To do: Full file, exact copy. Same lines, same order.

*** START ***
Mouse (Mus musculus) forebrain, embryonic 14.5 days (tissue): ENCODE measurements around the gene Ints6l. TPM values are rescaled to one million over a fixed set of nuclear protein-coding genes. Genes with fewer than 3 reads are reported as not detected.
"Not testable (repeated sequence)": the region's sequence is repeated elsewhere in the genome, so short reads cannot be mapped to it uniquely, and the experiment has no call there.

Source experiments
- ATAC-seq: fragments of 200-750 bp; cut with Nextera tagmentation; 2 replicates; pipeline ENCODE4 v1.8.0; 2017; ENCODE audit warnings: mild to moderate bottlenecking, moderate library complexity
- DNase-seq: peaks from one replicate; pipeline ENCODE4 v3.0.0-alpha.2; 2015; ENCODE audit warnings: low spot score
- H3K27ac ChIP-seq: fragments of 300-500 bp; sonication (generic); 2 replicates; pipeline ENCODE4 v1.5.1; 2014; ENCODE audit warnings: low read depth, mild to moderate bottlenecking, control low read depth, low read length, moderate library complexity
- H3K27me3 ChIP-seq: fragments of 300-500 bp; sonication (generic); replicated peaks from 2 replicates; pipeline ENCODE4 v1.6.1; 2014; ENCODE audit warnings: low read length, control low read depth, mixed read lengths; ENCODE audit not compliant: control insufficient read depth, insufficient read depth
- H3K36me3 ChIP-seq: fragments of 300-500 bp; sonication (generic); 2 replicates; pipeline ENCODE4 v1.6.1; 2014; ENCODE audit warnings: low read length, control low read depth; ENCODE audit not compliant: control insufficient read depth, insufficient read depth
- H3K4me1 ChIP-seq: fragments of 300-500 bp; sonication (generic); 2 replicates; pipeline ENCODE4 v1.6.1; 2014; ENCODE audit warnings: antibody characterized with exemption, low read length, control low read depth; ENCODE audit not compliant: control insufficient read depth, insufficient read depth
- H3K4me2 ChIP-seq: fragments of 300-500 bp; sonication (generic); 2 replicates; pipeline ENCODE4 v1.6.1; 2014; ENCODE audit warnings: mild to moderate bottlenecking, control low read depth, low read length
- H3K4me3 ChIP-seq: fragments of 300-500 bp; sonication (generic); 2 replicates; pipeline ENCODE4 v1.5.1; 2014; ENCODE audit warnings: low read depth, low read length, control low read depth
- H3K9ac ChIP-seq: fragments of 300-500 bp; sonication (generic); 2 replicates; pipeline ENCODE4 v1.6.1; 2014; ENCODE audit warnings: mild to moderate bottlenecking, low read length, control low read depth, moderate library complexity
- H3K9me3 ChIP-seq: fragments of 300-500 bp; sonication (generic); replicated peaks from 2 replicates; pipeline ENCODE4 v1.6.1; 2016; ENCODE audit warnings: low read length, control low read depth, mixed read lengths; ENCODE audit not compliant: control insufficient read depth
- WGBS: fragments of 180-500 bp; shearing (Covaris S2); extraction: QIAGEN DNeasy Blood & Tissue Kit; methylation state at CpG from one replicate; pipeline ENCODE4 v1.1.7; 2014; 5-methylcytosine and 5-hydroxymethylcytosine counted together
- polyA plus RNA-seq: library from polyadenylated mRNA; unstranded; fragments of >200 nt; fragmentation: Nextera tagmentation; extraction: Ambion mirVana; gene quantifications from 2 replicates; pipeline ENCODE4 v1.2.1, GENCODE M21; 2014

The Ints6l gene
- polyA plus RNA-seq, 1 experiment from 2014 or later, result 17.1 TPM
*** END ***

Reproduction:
Mouse (Mus musculus) forebrain, embryonic 14.5 days (tissue): ENCODE measurements around the gene Ints6l. TPM values are rescaled to one million over a fixed set of nuclear protein-coding genes. Genes with fewer than 3 reads are reported as not detected.
"Not testable (repeated sequence)": the region's sequence is repeated elsewhere in the genome, so short reads cannot be mapped to it uniquely, and the experiment has no call there.

Source experiments
- ATAC-seq: fragments of 200-750 bp; cut with Nextera tagmentation; 2 replicates; pipeline ENCODE4 v1.8.0; 2017; ENCODE audit warnings: mild to moderate bottlenecking, moderate library complexity
- DNase-seq: peaks from one replicate; pipeline ENCODE4 v3.0.0-alpha.2; 2015; ENCODE audit warnings: low spot score
- H3K27ac ChIP-seq: fragments of 300-500 bp; sonication (generic); 2 replicates; pipeline ENCODE4 v1.5.1; 2014; ENCODE audit warnings: low read depth, mild to moderate bottlenecking, control low read depth, low read length, moderate library complexity
- H3K27me3 ChIP-seq: fragments of 300-500 bp; sonication (generic); replicated peaks from 2 replicates; pipeline ENCODE4 v1.6.1; 2014; ENCODE audit warnings: low read length, control low read depth, mixed read lengths; ENCODE audit not compliant: control insufficient read depth, insufficient read depth
- H3K36me3 ChIP-seq: fragments of 300-500 bp; sonication (generic); 2 replicates; pipeline ENCODE4 v1.6.1; 2014; ENCODE audit warnings: low read length, control low read depth; ENCODE audit not compliant: control insufficient read depth, insufficient read depth
- H3K4me1 ChIP-seq: fragments of 300-500 bp; sonication (generic); 2 replicates; pipeline ENCODE4 v1.6.1; 2014; ENCODE audit warnings: antibody characterized with exemption, low read length, control low read depth; ENCODE audit not compliant: control insufficient read depth, insufficient read depth
- H3K4me2 ChIP-seq: fragments of 300-500 bp; sonication (generic); 2 replicates; pipeline ENCODE4 v1.6.1; 2014; ENCODE audit warnings: mild to moderate bottlenecking, control low read depth, low read length
- H3K4me3 ChIP-seq: fragments of 300-500 bp; sonication (generic); 2 replicates; pipeline ENCODE4 v1.5.1; 2014; ENCODE audit warnings: low read depth, low read length, control low read depth
- H3K9ac ChIP-seq: fragments of 300-500 bp; sonication (generic); 2 replicates; pipeline ENCODE4 v1.6.1; 2014; ENCODE audit warnings: mild to moderate bottlenecking, low read length, control low read depth, moderate library complexity
- H3K9me3 ChIP-seq: fragments of 300-500 bp; sonication (generic); replicated peaks from 2 replicates; pipeline ENCODE4 v1.6.1; 2016; ENCODE audit warnings: low read length, control low read depth, mixed read lengths; ENCODE audit not compliant: control insufficient read depth
- WGBS: fragments of 180-500 bp; shearing (Covaris S2); extraction: QIAGEN DNeasy Blood & Tissue Kit; methylation state at CpG from one replicate; pipeline ENCODE4 v1.1.7; 2014; 5-methylcytosine and 5-hydroxymethylcytosine counted together
- polyA plus RNA-seq: library from polyadenylated mRNA; unstranded; fragments of >200 nt; fragmentation: Nextera tagmentation; extraction: Ambion mirVana; gene quantifications from 2 replicates; pipeline ENCODE4 v1.2.1, GENCODE M21; 2014

The Ints6l gene
- polyA plus RNA-seq, 1 experiment from 2014 or later, result 17.1 TPM